Many comment that George Floyd died from Fentanyl in his system or from preexisting conditions etc. The fact is, even with those factors, the knee to the neck was the primary factor in his death.
So often, black officers are questioned regarding the behavior of white officers and their lack of effort to protect minorities. We must keep in mind that bias does not only affect white officers. I have seen behavior by blacks result in the same racist results as those by whites. As Robin Diangelo states in her book "White Fragility" we are all swimming in racist waters. Bias does not make a person a racist and well-meaning people actually do things that further racist systems. Now, the minority community is hurting over the death of George Floyd at the hands of a white officer. While one officer had his knee on the neck of Floyd there were three other officers standing at the scene of the incident who could have stepped up and said something but they did not. Why didn't they? Why did they stand by and allow this to happen? Perhaps they agreed that Floyd was a danger? Maybe they felt he deserved the treatment he was getting. How many have considered the possibility that they knew it was wrong but that. they did not feel it was their place or that they had the power to step in and correct the behavior of a fellow (Senior) officer. What would those officers have to fear? Take a look at the attached video and consider the questions of why some don't speak out when it is clear that they should. Cariol Horne spoke up. Do you think other officers would speak up more often or less often after observing what happened to her?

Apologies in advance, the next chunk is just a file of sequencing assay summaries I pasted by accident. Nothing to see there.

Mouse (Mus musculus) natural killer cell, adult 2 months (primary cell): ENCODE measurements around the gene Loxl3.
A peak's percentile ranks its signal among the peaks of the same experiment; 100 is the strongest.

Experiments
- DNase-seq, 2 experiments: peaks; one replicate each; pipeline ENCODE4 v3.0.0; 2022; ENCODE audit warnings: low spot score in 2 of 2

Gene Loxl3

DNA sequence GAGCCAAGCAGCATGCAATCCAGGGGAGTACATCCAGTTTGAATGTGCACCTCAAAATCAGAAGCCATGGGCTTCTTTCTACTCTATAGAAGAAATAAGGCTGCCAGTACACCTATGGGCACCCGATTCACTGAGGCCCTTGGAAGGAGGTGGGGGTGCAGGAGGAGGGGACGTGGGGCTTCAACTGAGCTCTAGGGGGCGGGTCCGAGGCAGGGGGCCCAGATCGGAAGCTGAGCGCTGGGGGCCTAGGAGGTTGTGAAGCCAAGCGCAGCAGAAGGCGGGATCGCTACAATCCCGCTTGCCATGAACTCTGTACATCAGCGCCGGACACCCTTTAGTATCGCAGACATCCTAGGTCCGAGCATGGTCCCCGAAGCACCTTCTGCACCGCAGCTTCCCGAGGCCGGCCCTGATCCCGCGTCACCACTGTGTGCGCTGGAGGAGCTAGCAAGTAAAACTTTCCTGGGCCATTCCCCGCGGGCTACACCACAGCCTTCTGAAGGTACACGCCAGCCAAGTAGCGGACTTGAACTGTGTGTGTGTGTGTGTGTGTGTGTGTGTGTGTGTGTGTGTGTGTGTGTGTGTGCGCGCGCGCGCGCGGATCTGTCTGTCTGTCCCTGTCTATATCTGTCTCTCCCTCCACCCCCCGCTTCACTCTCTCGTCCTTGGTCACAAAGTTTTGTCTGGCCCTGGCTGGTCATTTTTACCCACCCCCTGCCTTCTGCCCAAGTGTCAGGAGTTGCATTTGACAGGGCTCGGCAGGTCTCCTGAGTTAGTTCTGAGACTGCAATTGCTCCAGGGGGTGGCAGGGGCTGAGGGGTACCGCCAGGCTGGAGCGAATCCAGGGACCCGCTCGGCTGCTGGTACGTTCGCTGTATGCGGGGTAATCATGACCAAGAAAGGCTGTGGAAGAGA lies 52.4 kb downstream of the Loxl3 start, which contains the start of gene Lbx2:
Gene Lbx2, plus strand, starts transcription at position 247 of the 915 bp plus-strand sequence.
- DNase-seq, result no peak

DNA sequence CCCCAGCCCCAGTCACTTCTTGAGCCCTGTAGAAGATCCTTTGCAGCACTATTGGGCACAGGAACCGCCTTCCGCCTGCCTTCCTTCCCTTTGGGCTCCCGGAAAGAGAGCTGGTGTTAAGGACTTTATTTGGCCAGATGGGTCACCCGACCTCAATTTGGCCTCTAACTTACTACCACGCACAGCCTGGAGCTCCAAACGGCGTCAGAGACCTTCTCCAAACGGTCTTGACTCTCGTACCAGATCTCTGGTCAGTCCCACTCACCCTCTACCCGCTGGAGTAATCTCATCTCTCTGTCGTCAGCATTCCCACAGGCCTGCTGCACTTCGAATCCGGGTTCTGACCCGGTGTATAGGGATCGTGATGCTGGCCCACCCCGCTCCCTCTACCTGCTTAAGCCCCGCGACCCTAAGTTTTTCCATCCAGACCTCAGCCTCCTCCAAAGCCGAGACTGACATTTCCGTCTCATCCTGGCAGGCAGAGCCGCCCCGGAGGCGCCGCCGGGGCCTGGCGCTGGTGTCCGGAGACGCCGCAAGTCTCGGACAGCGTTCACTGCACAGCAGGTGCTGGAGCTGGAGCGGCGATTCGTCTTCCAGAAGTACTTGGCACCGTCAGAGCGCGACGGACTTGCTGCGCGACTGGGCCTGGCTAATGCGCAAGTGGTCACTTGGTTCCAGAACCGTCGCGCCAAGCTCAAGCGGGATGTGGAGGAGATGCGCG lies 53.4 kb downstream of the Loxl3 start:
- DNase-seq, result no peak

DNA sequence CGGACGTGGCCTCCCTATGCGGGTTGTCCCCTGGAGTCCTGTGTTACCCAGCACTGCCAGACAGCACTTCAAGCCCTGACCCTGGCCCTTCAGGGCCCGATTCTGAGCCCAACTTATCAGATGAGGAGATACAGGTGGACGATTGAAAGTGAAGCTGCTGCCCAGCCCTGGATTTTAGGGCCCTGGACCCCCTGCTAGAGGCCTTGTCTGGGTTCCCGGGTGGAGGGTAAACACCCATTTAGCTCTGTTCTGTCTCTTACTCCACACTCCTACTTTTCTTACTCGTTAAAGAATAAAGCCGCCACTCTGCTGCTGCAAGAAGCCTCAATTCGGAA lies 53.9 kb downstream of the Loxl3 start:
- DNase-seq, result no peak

"2018, Officer Kwiatkowski, the same officer that Horne prevented from harming Neal Mack, was sentenced to 4 months in prison for using unlawful and unreasonable force against 4 teenagers that were already under control."
On August 9, 2014, Michael Brown was shot and killed by a white police officer in Ferguson, Missouri. Since then, more than 500 African Americans have been shot and killed by police. The African American community cited racism as the major reason for the disproportionate numbers of unarmed blacks killed by police. African American leaders, organizers and city governments responded by demanding more diversity in policing. Diversity became the buzz word in law enforcement. Departments began focusing on bringing their numbers up to meet the demand of diversity standards set by department heads and city managers. The going equation was, more African American officers equals fewer African Americans killed by police. The fact is, diversity is simply not enough.